can anyone please give me advise to buying a good dslr please thats not too complicated while i learn,im the sort of person that learns through doing it ive over 36 years experience with horses of all levels and have alot ideas to play with,ive worked out photo shoots and directed them before but not been behind camera as photographer so its that side of things i need help with,at this stage xx

Re: What camera and equipment will be best to start out semi

PostPosted: Sun May 24, 2015 3:09 pm
by Sharon Packer
The key to great photography is learning to use all of the setting of your camera for proper exposure. There is nothing easy about it. Sorry! I use Canon, while many here use Nikon. Those are the two brands I would recommend for action photography. As far as Canon, a decent intro camera is the 7D. I buy used equipment from KLH, B & H, or Fred and have had good success. The basic equine lens is a 70-200mm preferably with an f/2.8. IS is not so important and makes the lens heavier.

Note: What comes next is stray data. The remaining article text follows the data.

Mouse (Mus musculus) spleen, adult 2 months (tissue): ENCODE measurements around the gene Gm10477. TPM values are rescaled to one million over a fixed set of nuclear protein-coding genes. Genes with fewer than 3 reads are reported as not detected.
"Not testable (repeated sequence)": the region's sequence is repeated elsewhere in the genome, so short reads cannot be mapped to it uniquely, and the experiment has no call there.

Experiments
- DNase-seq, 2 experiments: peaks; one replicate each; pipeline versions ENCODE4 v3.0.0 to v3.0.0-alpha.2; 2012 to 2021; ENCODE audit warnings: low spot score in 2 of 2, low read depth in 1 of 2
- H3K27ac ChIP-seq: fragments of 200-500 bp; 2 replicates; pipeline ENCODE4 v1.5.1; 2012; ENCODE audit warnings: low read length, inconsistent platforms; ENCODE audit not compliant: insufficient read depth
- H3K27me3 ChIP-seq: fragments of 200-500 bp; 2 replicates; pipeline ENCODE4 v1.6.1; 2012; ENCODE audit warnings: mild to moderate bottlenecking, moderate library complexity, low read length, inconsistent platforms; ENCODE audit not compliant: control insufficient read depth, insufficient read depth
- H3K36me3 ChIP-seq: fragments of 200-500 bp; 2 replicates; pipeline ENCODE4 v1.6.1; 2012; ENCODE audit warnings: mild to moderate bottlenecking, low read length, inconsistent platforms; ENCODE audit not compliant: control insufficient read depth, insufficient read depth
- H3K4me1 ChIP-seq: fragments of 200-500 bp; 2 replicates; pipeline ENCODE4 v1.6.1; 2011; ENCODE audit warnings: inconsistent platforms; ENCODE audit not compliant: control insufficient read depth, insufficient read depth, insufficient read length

Here's Carien's class:

Re: What camera and equipment will be best to start out semi

PostPosted: Mon May 25, 2015 6:39 pm
by Barb Young
You could use a longer lens. You are not far enough away from your subject in the photo you posted. See how the head is distorted, compared to the rear end. Tip no 1: stand back and zoom and shoot horses at least at 125 mm.

So maybe start with a longer zoom lens for the camera you have. You have the link to Carien's class online. It will teach you everything you need to know to get you started.

Re: What camera and equipment will be best to start out semi

PostPosted: Tue May 26, 2015 3:26 am
by Alexander Batten-Phelps
A few thoughts:

1) As said Canon or Nikon will suit you; they are the leading DSLR lines and both can do equine photography to a very high standard.